Monthly Archives: January 2019

Today the world, next year Newport?


Jean-Luc Van Den Heede sails over the finish (Christophe FAVREAU / GGR 2018)


Like many of my friends, I spent much of today completely distracted by the news and live video feeds covering the first finisher in the 2018 Golden Globe Race. After 212 nearly days at sea, Jean-Luc Van Den Heede sailed across the finish, up the channel leading to Port Olona Marina and into the history books, taking 100 days off of Robin Knox-Johnston’s reference time set in 1969. Even more remarkable is that he sailed the final 8,000 miles (out of 28,175) with a damaged rig, after his boat was pitchpoled in the Pacific, an amazing achievement, and a great validation of his decision to alter the boats rig to be shorter and stouter before the race. During the press conference that took place as soon as VDH stepped ashore, I was especially amused to see him looking much more awake and lively than either Sir Robin or Don McIntyre, the race organiser.

Next record?

I’m sure I will face some criticism for not allowing VDH and the rest of the soon-to-be GGR finishers any time to rest on their laurels, but I am pretty confident that the type of person that goes in for these sorts of challenges is the least likely to want to do so. For us, a life without a big ambitious project is no life at all. Don McIntyre is of course keen to sign people up for another GGR in 2022, but I would suggest there’s another interesting record to be claimed in the meantime: who will be the first person to finish both the Golden Globe and the OSTAR? I was surprised to discover that RKJ does not already hold this distinction.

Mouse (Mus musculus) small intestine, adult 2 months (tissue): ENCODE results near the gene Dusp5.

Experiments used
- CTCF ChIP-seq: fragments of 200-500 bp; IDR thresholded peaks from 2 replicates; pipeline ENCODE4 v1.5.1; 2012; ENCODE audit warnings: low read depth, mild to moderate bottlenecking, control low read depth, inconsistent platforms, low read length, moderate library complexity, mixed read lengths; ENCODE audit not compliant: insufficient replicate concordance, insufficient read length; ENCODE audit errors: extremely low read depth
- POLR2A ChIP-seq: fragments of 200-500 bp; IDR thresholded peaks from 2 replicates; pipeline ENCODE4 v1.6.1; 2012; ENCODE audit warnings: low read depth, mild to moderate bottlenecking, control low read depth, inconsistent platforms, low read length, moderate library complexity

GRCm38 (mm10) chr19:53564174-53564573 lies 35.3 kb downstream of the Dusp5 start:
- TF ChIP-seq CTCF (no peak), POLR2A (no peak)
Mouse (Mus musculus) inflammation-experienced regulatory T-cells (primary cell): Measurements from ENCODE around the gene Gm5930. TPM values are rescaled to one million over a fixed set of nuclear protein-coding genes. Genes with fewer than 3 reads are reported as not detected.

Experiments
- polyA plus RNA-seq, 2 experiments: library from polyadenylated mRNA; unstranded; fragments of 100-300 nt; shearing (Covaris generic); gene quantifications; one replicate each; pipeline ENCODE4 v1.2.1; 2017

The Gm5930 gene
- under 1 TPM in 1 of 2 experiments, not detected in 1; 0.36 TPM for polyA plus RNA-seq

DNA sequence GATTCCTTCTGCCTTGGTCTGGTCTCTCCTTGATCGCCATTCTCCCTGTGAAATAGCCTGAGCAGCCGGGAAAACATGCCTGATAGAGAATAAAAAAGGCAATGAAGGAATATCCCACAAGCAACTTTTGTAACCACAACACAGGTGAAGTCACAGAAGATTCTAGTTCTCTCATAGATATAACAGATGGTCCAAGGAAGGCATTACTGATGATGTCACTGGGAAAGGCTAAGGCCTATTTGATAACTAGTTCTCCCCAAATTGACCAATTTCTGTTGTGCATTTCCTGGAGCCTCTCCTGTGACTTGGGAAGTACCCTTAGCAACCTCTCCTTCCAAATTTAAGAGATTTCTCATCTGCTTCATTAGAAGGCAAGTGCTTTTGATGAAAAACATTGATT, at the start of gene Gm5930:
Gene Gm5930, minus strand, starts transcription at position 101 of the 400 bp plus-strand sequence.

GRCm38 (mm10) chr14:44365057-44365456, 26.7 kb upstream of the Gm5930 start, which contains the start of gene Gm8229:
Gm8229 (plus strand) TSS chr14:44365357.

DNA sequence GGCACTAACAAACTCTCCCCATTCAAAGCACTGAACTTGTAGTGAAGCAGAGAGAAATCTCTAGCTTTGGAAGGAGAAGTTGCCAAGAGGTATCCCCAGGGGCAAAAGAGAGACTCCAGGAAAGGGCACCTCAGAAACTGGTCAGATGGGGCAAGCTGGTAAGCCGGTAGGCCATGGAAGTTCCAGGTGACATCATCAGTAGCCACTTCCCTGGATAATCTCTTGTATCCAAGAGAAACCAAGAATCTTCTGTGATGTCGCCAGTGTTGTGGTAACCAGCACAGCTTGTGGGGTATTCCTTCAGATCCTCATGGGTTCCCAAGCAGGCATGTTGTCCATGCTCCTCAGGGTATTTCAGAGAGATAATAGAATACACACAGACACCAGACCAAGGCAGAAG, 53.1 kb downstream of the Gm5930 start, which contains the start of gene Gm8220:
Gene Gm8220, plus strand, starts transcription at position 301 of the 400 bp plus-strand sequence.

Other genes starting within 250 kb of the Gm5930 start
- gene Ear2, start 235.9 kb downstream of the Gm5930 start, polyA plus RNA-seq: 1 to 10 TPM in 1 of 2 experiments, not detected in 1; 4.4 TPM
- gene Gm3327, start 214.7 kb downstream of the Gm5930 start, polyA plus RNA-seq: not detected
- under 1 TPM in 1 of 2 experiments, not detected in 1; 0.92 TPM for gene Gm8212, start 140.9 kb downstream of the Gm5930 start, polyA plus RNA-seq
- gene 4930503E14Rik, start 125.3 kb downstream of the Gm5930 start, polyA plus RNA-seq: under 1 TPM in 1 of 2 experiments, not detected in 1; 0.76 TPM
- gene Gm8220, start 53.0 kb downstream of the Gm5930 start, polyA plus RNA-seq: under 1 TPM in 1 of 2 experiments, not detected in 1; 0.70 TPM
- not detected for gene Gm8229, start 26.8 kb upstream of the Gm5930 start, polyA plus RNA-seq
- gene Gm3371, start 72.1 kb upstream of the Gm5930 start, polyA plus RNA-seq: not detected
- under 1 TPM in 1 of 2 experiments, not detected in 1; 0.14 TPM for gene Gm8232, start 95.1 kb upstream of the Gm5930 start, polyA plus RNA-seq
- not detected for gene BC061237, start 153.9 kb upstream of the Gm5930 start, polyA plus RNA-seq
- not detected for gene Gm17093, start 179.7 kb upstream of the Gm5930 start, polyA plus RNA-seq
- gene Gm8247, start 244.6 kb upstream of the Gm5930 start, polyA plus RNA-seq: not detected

Don’t get me wrong, Sir Robin is a rightful legend with countless achievements, but finishing the OSTAR is not (yet?) one of them. He started the OSTAR in 1988 on Suhaili, but retired to Plymouth after she started making water. Also among the retirees in the 1988 OSTAR was fellow Golden Globe Competitor Chay Blyth, who decided shortly into the race that he was not sufficiently recovered from a recent injury for it to be prudent to continue.

Italian sailor Alex Carozzo actually started the original GGR already a member of the Half Crown Club, having started but retired from the 1968 OSTAR due to rudder problems.

The only person who has both finished an OSTAR and taken part in (but not finished) a Golden Globe Race is the Norwegian Are Wiig who finished 4th in the under 30 foot class of the 1988 OSTAR. I think it should come as no surprise that Wiig, despite not finishing the 2018 GGR, gave one of the most impressive demonstrations of seamanship in the race when he sailed himself over 300 miles to safety in Cape Town under jury rig after having been dismasted in the South Atlantic.


VDH celebrates his arrival in Port Olona Marina (Christophe FAVREAU / GGR 2018)

By the time the next OSTAR sets off on 10 May 2020 there will be up to five new finishers of the GGR. Wouldn’t it be great to see at least a couple of them on the start line in Plymouth, going for this elusive GGR/OSTAR record? Given the nail biting finish of this GGR, I would pay good money to see VDH and Mark Slats in a rematch, especially under more, er, conventional racing rules.